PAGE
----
a snapshot of where the Democratic race for president is right now, in
the final few days before what could be a decisive primary election
“Now it is our turn, Pennsylvania,” said Mr. Obama,
speaking at his first stop in the Philadelphia suburb of Wynnewood.
“This is a defining moment in our history. All of you are here because
you can feel it.”
If Mr. Obama’s final Saturday before the Democratic primary in
Pennsylvania appeared bucolic, as he rumbled from Philadelphia through
the lush green Amish farming country, Mrs. Clinton, by contrast, lived
up to her workhorse reputation with a day that required driving and
flying long distances to her five events. Mr. Obama drew sharp
distinctions with Mrs. Clinton, hoping to narrow her advantage, while
she barely referred to him in her remarks to voters.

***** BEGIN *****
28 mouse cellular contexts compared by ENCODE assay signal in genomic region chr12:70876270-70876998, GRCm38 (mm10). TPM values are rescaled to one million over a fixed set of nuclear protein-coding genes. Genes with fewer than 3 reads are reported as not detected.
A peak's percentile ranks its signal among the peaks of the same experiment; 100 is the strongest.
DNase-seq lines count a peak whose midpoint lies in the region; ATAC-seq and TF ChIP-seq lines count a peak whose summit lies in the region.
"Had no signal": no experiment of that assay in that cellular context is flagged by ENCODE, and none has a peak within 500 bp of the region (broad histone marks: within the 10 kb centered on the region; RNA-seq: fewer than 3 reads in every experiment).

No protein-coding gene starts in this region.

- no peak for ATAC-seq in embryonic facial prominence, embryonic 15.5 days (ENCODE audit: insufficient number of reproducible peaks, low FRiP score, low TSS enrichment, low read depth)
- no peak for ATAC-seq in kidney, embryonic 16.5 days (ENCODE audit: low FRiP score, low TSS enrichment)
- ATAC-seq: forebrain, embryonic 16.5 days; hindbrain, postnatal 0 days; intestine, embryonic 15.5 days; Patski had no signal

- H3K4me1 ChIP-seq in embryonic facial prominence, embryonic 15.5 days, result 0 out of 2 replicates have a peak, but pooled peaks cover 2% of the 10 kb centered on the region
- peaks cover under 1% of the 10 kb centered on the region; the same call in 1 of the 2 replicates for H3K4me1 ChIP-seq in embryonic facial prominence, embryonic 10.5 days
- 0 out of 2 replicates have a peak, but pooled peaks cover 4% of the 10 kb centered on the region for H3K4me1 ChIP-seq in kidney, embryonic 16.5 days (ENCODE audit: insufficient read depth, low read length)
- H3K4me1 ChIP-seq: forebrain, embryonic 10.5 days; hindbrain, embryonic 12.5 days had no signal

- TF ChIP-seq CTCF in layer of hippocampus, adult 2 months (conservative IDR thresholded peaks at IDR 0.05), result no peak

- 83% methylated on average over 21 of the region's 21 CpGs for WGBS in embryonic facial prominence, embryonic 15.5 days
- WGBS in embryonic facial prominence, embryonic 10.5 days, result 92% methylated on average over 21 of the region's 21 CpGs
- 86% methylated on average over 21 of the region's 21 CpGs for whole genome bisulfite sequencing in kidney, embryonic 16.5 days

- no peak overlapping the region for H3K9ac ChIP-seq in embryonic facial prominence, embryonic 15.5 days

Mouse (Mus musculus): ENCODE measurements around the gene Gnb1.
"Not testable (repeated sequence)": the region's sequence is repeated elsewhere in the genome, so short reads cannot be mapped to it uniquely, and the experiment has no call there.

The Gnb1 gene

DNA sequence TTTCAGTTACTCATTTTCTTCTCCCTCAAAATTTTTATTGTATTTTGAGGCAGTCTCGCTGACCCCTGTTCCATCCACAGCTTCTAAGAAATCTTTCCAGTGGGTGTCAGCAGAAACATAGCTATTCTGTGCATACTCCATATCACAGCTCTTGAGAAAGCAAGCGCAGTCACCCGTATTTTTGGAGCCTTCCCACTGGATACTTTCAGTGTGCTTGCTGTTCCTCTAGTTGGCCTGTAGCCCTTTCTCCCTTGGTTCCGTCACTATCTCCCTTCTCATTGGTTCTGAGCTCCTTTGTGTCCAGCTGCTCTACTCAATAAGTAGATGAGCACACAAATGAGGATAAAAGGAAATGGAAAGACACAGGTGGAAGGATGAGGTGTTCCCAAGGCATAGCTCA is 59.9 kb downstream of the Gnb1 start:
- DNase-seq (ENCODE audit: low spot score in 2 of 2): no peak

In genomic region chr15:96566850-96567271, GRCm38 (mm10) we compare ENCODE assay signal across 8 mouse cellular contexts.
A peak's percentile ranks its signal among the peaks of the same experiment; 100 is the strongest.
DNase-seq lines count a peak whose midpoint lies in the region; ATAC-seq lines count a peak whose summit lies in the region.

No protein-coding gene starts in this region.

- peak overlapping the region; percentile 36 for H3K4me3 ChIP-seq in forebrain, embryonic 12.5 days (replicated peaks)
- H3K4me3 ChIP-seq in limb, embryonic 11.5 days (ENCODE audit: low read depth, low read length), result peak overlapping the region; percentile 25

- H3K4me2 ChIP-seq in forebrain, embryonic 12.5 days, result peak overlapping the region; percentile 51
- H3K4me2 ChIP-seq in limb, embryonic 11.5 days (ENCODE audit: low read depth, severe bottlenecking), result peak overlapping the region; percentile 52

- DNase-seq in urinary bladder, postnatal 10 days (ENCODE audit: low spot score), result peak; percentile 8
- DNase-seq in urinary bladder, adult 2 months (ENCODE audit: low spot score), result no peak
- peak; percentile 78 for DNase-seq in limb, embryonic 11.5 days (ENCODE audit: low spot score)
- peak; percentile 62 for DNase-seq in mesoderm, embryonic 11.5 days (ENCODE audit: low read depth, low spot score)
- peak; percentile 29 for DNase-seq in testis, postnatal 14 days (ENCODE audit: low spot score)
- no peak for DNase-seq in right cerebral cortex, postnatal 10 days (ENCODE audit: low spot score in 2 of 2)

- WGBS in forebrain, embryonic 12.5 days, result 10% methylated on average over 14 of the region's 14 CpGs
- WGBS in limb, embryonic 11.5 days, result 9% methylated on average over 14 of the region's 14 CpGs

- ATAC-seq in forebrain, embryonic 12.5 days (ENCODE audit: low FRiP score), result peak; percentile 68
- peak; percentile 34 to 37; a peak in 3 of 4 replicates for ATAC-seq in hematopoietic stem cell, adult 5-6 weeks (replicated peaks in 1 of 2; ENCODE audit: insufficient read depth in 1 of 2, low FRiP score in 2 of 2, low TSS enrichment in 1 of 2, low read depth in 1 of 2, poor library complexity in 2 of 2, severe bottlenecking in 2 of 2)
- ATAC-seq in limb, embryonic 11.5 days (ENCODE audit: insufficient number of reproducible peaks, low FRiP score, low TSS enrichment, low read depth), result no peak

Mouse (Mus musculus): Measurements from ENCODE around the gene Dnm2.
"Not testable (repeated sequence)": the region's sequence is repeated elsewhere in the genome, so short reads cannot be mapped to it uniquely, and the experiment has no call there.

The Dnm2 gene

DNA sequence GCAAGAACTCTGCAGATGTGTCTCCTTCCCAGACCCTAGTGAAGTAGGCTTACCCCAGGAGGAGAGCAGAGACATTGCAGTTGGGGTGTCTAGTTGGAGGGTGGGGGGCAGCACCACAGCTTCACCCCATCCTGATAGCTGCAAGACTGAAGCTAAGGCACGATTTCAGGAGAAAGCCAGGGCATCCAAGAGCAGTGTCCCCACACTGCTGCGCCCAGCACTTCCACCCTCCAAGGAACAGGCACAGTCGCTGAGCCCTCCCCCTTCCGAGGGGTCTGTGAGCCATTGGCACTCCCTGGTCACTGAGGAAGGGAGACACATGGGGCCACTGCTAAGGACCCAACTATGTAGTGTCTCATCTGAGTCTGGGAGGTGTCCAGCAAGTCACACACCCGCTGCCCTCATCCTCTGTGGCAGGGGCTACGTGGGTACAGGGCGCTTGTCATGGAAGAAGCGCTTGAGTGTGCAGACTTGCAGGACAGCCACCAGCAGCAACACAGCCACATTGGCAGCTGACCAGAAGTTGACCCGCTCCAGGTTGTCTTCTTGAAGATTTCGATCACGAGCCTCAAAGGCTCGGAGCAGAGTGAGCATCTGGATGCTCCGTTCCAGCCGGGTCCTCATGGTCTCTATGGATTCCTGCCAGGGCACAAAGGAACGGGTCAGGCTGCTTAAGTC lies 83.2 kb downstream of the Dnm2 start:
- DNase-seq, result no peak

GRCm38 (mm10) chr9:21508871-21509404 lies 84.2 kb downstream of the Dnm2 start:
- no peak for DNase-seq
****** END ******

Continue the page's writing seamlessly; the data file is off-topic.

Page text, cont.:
This race has grown decidedly meaner and uglier in the past week.
Mrs. Clinton stayed close to her usual pitch, pressing
on the issues of education, the war in Iraq and the economy, and she
led the crowd in a chant of “Yes, we will,” her variation of Mr.
Obama’s mantra of “Yes we can.”
The two campaigns sparred over their respective health care plans,
with Mr. Obama putting forth a television commercial that attacked Mrs.
Clinton’s proposal. She returned the criticism, saying, “He chooses to
attack my solution.”
This is a no-win situation at the moment.
And the candidate of change didn’t have this in mind.